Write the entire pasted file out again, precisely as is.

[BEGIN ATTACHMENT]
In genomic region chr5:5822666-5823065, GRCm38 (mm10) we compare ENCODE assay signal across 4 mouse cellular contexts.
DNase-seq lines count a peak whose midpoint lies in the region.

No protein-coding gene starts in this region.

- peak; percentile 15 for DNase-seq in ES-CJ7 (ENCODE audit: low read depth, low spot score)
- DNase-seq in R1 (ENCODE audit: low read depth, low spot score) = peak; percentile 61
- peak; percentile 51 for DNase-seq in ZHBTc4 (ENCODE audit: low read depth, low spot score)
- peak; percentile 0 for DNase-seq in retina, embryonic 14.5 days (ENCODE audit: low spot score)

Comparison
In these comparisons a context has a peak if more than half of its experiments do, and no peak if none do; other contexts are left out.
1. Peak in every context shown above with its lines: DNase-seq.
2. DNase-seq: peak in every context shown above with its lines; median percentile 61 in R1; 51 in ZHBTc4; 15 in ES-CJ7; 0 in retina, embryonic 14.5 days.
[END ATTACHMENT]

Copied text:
In genomic region chr5:5822666-5823065, GRCm38 (mm10) we compare ENCODE assay signal across 4 mouse cellular contexts.
DNase-seq lines count a peak whose midpoint lies in the region.

No protein-coding gene starts in this region.

- peak; percentile 15 for DNase-seq in ES-CJ7 (ENCODE audit: low read depth, low spot score)
- DNase-seq in R1 (ENCODE audit: low read depth, low spot score) = peak; percentile 61
- peak; percentile 51 for DNase-seq in ZHBTc4 (ENCODE audit: low read depth, low spot score)
- peak; percentile 0 for DNase-seq in retina, embryonic 14.5 days (ENCODE audit: low spot score)

Comparison
In these comparisons a context has a peak if more than half of its experiments do, and no peak if none do; other contexts are left out.
1. Peak in every context shown above with its lines: DNase-seq.
2. DNase-seq: peak in every context shown above with its lines; median percentile 61 in R1; 51 in ZHBTc4; 15 in ES-CJ7; 0 in retina, embryonic 14.5 days.